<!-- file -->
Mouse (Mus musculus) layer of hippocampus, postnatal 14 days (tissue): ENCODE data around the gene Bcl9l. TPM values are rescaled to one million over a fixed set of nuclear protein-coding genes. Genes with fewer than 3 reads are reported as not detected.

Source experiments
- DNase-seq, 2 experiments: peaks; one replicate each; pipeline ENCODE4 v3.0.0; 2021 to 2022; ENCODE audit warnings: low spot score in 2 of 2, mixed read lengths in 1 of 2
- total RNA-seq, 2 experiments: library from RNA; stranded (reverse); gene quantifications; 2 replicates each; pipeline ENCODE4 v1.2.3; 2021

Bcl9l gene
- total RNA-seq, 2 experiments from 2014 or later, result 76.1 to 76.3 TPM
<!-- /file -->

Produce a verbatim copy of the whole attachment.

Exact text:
Mouse (Mus musculus) layer of hippocampus, postnatal 14 days (tissue): ENCODE data around the gene Bcl9l. TPM values are rescaled to one million over a fixed set of nuclear protein-coding genes. Genes with fewer than 3 reads are reported as not detected.

Source experiments
- DNase-seq, 2 experiments: peaks; one replicate each; pipeline ENCODE4 v3.0.0; 2021 to 2022; ENCODE audit warnings: low spot score in 2 of 2, mixed read lengths in 1 of 2
- total RNA-seq, 2 experiments: library from RNA; stranded (reverse); gene quantifications; 2 replicates each; pipeline ENCODE4 v1.2.3; 2021

Bcl9l gene
- total RNA-seq, 2 experiments from 2014 or later, result 76.1 to 76.3 TPM